CARLSBORG — First responders in Clallam County prepared for a worst-case scenario during a mass shooting drill at Greywolf Elementary School.
Friday’s drill was the first active shooter mass casualty drill to include several Clallam County law enforcement agencies, fire departments and paramedics.
The drill at Greywolf Elementary at 171 Carlsborg Road was also the first on-site active shooter drill State Patrol Trooper Alisha Gruszewski has participated in locally. Practicing on-site helps her and other responders become more familiar with the school, which helps if a real emergency would occur, she said.
As Gruszewski entered the school, children with simulated injuries began crying and yelling for help. They asked how their friends were doing and if they were going to live.
Amid all the confusion, she and other officers still needed to concentrate on the shooter, who remained inside.
Many of those involved had to block out the pain and helplessness of the mock victims and concentrate on eliminating the threat.
“There were a lot of voices and a lot of different combinations of things going on when we’re in there,” she said. “It’s trying to pick out the things that are most important and then zoning out on the rest.”
As she approached the building, she said the first thing on her mind was communication, thinking about how to interact with different agencies and how it was going to go when she got inside.
Law enforcement from the Sequim Police Department, Clallam County Sheriff’s Office, Olympic National Park, State Patrol and U.S. Border Patrol participated in the drill.
Clallam County firefighters, paramedics and Airlift Northwest also participated.
“You’re just trying to focus on where any threats might be, looking for other law enforcement personnel and making sure everything is still secure,” Gruszewski said. “Then, trying to take care of the biggest problems with the casualties and the victims.”
When officers entered the building, they found 13 mock victims and the shooter, said Jim Borte, public information officer for the Sheriff’s Office.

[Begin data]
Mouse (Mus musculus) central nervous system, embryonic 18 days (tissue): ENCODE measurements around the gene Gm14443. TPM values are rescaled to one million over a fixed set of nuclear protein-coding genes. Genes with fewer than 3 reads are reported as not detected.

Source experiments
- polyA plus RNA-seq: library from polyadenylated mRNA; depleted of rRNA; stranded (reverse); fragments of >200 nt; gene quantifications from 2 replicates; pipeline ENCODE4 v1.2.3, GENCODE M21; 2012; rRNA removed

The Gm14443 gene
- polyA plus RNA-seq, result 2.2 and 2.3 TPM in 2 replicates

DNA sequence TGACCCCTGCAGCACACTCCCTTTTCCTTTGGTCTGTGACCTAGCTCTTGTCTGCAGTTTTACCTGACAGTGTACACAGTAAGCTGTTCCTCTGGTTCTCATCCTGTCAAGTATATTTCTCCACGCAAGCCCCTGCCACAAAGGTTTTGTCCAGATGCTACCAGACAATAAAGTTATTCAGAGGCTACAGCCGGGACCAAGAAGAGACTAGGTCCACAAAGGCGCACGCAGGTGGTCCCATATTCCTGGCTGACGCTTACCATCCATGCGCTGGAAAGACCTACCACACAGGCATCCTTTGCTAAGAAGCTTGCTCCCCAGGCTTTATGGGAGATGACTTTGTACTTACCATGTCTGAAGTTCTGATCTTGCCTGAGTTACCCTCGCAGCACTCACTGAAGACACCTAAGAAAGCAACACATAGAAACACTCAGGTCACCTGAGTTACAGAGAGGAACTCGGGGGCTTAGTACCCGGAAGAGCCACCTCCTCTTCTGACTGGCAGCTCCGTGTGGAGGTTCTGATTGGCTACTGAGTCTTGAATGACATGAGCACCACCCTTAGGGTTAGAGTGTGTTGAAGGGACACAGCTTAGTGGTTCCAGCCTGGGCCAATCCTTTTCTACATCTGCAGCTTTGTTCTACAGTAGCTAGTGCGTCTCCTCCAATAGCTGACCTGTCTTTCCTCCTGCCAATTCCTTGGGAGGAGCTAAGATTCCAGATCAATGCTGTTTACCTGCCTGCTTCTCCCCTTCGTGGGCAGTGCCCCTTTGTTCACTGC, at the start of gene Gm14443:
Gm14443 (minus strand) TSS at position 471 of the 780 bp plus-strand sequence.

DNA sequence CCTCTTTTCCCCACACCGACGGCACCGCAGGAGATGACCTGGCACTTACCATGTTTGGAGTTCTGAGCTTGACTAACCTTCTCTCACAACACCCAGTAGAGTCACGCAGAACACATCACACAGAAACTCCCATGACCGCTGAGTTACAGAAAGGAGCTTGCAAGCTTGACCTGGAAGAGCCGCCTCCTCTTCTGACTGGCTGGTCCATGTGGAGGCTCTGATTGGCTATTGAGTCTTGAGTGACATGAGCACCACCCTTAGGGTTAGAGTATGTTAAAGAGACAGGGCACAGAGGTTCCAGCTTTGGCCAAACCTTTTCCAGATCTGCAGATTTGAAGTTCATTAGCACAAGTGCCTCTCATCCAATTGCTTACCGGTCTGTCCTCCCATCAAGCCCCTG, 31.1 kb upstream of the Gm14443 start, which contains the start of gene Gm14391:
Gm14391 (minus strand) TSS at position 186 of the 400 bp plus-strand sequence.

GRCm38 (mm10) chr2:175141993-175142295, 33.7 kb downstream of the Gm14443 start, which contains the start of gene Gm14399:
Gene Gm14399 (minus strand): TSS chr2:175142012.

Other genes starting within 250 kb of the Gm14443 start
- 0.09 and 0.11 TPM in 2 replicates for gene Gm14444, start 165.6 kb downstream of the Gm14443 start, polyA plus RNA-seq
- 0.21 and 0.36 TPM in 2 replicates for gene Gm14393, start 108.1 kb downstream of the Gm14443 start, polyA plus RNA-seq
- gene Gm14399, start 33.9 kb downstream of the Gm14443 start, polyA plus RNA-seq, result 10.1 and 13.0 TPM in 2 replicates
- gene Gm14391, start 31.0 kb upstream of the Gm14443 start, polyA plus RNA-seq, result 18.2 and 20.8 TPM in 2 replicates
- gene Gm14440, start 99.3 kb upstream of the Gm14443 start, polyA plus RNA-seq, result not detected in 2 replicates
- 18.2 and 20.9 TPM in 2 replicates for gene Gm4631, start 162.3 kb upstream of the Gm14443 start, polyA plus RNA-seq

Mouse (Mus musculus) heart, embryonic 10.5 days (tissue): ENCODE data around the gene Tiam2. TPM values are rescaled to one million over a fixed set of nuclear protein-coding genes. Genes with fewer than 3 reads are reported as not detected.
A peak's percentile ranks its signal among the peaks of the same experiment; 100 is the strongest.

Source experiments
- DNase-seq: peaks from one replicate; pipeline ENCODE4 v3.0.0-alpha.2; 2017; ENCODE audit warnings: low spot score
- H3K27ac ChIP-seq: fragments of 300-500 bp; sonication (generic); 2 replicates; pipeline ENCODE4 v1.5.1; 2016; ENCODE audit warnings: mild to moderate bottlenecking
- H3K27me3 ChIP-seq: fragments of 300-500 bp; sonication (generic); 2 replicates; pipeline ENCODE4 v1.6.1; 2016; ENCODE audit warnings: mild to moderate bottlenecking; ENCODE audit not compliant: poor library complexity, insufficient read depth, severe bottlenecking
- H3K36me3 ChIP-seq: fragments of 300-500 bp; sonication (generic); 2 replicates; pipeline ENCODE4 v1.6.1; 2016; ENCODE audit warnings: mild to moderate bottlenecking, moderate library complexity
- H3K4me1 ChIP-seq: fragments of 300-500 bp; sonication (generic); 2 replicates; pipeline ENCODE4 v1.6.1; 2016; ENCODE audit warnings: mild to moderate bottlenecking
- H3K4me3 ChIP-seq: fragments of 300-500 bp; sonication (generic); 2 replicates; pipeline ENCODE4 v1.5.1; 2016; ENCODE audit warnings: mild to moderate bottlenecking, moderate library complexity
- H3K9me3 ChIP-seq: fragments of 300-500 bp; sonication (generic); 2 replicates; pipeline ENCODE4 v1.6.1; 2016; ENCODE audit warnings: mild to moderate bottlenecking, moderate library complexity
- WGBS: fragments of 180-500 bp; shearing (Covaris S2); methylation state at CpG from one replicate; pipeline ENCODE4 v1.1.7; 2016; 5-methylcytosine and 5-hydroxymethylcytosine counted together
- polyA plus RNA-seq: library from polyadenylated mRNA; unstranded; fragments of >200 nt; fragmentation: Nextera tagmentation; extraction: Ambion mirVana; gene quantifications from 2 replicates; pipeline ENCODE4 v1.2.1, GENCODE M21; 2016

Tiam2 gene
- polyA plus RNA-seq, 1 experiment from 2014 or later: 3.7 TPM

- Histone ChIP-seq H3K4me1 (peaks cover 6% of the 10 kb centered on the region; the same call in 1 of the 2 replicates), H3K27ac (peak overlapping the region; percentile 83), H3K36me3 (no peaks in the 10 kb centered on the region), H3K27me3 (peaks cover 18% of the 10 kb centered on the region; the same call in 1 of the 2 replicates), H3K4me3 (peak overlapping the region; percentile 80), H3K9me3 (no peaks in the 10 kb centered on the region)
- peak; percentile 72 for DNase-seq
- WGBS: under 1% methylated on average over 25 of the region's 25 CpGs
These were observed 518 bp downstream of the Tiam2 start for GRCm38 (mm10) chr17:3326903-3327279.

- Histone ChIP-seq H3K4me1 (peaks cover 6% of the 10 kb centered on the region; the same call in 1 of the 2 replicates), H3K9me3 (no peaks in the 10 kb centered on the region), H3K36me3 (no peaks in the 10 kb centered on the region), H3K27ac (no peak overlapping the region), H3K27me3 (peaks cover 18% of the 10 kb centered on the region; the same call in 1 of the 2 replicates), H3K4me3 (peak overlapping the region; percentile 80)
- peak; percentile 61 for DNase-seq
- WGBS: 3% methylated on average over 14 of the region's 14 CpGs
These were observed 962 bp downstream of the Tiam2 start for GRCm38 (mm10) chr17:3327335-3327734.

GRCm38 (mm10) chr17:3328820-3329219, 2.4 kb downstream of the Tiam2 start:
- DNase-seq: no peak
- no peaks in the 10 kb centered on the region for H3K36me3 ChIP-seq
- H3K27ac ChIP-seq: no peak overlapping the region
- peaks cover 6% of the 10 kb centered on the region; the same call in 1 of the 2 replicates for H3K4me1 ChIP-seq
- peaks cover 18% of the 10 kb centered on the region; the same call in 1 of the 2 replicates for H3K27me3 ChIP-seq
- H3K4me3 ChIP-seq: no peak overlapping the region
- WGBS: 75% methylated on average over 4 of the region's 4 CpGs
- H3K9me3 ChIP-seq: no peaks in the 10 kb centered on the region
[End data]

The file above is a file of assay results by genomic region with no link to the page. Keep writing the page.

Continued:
The training drill is a product of an interagency group that includes law enforcement instructors, fire personnel, medics, school faculty from different school districts, Peninsula College, Olympic Medical Center, the Olympic Peninsula Chapter of the American Red Cross, Clallam County Emergency Services, Olympic Ambulance, Clallam Transit, Forks Community Hospital, Clallam County Road Department and state Department of Transportation.
Law enforcement agencies in the group, which began meeting in January, include the Sequim Police Department, Port Angeles Police Department, La Push Tribal Police Department, Neah Bay Public Safety, U.S. Border Patrol, Elwha Tribal Police Department, State Patrol, Olympic National Park and Clallam County Sheriff’s Office.
Borte said the group is planning about 20 more of these drills to give first-responders first-hand training at the county’s schools.
He didn’t know exactly how long that will take but said the group will have to schedule with the schools.
“Every time we do a drill, it’s to get better,” he said. “This preparation is the key to being successful in responding if this ever happens.”
After the drill was an after-action meeting where agencies discussed what worked and what didn’t.
Areas that could be improved will be incorporated into future drills or responses to an actual event.
Borte encourages parents to talk to their children about mass shootings and to assure them their community cares about them.
“It’s just important when these kinds of events happen, even if you see a news report, to talk to the kids and reassure them … that law enforcement and medical services are practicing and working so they can respond as quickly as possible,” he said.
The drill is part of a statewide mandate for all schools to conduct mass casualty drills.
Reporter Jesse Major can be reached at 360-452-2345, ext. 56250, or at firstname.lastname@example.org.